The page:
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Commentary – a dual format world

With the 6 Nations rugby union in full swing and the European football championships and London Olympics to come in the summer, sports broadcasting is to the fore again. Commentary is a major part of this and in some technological respects has changed very little but in others has changed a great deal. Kevin Hilton reports.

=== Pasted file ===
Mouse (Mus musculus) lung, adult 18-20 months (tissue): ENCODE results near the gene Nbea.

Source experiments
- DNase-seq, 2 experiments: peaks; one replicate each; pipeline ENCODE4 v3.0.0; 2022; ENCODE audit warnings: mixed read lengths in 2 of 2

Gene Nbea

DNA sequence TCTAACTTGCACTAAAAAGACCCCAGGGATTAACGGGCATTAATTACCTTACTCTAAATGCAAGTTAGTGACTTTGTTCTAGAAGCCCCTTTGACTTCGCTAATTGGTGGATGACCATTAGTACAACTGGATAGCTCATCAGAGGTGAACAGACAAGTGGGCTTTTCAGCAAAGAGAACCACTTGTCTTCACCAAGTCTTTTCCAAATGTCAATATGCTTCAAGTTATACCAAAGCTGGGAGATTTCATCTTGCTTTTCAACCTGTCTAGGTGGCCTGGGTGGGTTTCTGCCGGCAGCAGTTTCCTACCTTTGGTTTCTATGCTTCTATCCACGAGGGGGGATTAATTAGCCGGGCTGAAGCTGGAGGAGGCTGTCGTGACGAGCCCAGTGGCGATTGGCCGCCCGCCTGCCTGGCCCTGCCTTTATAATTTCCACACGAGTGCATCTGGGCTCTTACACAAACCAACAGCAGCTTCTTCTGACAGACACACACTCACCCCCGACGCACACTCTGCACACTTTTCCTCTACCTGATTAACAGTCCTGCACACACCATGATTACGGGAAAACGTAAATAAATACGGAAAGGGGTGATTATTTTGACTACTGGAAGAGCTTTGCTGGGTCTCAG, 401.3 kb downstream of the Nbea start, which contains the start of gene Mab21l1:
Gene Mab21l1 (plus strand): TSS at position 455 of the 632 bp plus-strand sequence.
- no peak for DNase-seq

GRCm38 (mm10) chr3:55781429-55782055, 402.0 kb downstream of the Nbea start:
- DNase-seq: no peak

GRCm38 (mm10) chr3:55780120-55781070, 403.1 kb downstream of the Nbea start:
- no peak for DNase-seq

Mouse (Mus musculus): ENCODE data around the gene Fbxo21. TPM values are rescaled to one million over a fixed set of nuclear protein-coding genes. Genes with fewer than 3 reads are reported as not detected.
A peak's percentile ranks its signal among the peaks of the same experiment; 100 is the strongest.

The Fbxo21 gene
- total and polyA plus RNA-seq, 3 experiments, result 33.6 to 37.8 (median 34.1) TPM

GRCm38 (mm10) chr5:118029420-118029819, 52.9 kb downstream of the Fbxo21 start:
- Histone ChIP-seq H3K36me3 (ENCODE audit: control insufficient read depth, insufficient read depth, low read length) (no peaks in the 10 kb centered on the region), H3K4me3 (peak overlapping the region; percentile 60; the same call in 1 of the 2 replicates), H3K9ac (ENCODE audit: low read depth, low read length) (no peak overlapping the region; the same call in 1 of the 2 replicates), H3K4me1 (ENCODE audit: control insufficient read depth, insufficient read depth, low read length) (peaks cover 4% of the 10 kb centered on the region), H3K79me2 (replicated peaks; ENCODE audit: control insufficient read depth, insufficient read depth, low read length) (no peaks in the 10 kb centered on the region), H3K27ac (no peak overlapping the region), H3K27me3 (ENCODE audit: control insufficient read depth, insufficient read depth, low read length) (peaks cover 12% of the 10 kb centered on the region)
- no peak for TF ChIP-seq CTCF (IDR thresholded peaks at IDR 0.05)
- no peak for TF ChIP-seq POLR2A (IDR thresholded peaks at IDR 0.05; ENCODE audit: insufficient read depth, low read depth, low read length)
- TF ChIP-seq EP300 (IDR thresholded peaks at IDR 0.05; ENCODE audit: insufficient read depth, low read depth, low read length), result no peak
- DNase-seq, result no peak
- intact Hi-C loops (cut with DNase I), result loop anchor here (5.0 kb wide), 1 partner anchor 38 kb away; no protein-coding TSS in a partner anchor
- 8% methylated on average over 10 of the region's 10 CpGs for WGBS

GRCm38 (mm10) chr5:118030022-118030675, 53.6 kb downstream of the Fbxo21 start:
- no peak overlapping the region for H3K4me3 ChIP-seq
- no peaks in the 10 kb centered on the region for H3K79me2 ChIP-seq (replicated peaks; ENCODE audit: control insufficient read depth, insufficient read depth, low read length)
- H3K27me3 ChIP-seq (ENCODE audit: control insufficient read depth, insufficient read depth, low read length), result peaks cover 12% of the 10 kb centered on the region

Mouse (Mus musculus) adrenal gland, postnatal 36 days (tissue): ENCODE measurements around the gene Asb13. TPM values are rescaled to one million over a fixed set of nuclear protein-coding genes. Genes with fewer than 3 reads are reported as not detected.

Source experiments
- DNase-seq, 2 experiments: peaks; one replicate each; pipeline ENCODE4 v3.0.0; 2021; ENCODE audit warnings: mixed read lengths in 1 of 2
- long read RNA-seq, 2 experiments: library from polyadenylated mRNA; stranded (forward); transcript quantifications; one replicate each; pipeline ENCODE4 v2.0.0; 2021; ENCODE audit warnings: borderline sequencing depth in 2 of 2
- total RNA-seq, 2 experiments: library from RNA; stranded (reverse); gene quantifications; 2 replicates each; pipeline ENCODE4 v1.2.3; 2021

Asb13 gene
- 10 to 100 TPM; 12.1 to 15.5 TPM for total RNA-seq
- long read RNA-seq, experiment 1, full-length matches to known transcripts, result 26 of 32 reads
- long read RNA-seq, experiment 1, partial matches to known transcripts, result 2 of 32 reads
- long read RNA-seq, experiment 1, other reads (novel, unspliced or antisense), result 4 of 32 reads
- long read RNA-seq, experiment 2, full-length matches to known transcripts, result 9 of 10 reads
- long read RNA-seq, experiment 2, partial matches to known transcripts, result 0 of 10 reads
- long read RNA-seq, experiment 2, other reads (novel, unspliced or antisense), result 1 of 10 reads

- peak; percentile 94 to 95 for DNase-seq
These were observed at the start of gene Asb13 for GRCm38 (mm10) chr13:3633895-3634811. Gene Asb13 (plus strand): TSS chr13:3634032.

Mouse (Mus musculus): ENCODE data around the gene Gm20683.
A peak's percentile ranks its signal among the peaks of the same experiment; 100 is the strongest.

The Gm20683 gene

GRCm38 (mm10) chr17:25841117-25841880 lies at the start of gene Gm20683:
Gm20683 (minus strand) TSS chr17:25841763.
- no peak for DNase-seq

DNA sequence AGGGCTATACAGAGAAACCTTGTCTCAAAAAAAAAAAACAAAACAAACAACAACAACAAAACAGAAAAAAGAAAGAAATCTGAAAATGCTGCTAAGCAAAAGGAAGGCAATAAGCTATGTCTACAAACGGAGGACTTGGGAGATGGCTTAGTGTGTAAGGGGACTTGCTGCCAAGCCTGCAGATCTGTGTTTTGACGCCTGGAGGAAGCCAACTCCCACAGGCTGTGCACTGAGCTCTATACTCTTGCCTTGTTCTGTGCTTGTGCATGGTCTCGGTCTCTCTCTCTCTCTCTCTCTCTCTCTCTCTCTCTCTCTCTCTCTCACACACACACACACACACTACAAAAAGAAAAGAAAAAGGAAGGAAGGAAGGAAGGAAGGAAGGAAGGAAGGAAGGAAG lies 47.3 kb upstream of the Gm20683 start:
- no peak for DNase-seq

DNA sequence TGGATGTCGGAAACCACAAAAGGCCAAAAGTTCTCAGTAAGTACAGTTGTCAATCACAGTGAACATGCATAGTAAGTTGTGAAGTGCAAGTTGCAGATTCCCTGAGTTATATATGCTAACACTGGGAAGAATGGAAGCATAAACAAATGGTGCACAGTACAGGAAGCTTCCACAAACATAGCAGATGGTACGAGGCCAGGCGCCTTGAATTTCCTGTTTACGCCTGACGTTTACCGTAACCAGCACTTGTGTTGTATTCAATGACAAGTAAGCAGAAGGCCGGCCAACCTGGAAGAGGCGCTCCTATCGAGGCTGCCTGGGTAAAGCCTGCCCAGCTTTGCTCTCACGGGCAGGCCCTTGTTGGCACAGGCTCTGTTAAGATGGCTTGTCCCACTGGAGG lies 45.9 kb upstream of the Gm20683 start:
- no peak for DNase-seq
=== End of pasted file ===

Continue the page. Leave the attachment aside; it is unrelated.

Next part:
In TV and radio commentary analogue has not been pushed to the sidelines by digital, unlike other areas of broadcast audio, . The two formats have settled into a co-existence, giving operators the choice of what best suits their needs. This is true for the three sub-divisions of commentary system: ISDN, POTS/PSTN (plain old telephone service/public switched telephone network) or IP codecs for single reporter use, which is primarily in radio but also TV for solo commentaries; stand-alone units with more features but which are still run by the commentary team; and larger, more sophisticated systems controlled by an engineer. Codec mixers for sports commentary include the AEQ Phoenix Mobile, Glensound Electronics GS-GC units and the Mayah Communications range. Mobile codecs usually offer several options for connection, including WLAN and UMTS/3G as well as ISDN, POTS/PSTN and IP. Marc Wilson, sales and marketing manager at Glensound, acknowledges that IP is now “the most popular codec option” but says the company is “disillusioned” with the technology due to the lack of “robust, simple standards”. He adds, “Where ISDN is available it is still the reliable choice.” While not embracing IP, Glensound has adopted HD Voice, the wideband internet telephony standard, and offers a reporter’s mobile phone based on this. It has now produced the RECCE HD, a three-channel mobile phone and commentary unit that works on 3G HD Voice networks. At its most basic the stand-alone commentary system has inputs for two microphones and outputs for two headphones, one each for the commentator and the “pundit”. In recent years this configuration has been expanded to offer positions for two or three commentators and one guest. The Prospect CMU21 and Glensound CU001 are well established for this style of operation, which usually involves having outputs and inputs on standard XLRs connected to the truck on standard multiquad cable. Such systems continue to be used, explains SIS LIVE sound supervisor Andy James, because “they are familiar to most commentators and operators”. The other primary requirements for a commentary system, he says, are that it is dependable and easy to use. Sonifex has recently moved into the stand-alone commentary system market with its CM-CU21, an analogue desk with two commentator positions and one for a pundit, while CTP Systems offers the DC2012. CTP established itself in commentary with the DC99-II, which was succeeded by the two position DC2012, which is analogue but digitally controlled. CTP managing director Chris Thorpe observes that OB companies want something “that will work wherever”. In a strange quirk of the industry, Thorpe says there was some initial resistance to the DCS2012 because it has digital control and a LCD display: “People are happy with digital routers for OBs but they were more concerned about LCDs on a commentary unit.” An analogue single commentator/voice-over booth unit is set to appear from CTP this year. Fully digital commentary systems were greeted with suspicion then they first began to come on the market approximately 12 years ago. Spanish manufacturer AEQ led the field with the DCS-10, which became the preferred commentators’ system for the Olympic Games, and is planning a full launch for its new NCS digital system (pictured) during NAB. AEQ’s director of international sales, Gustavo Robles, comments that cost remains the deciding factor in whether a commentary system will be analogue or digital. “At larger events, the digital domain is becoming more and more important,” he says. “Complexity and what is demanded from the overall system solution is having greater importance than 10 years ago. This is where digital becomes advantageous.” Klotz entered this niche market in 2003 with the Voice but later withdrew it due to lack of demand. Glensound joined the fray in 2008 with its GDC-6432, which can run on coax, copper or fibre Ethernet. This system is now used widely and featured during the 2010 World Cup in South Africa and the Rugby World Cup in New Zealand. Big events such as the Olympic and Commonwealth Games are now more likely to feature digital commentary systems due to the need for central control and scalability. “Digital enables us to increase or decrease the number of commentary systems offered to the client broadcasters without re-designing the system,” explains Andy James at SIS LIVE. Riedel now produces the CCP-1116 commentary unit to work alongside its intercom systems, while Delec takes a similar approach with the oratis commentary and talkback range. Last year Finnish public broadcaster YLE started to move from ISDN to IP and introduced digital commentary systems, with Riedel DSC-16 panels with modified mic preamps or CCP-1116 commentary units connected to the manufacturer’s intercom system. YLE’s senior technical adviser, Matti Helkamaa, explains that the broadcaster favours “the integrated thinking pattern“ for its production technology. While all this goes on in the background, there is still doubt whether integrated thinking goes on for the commentators and pundits that use the equipment.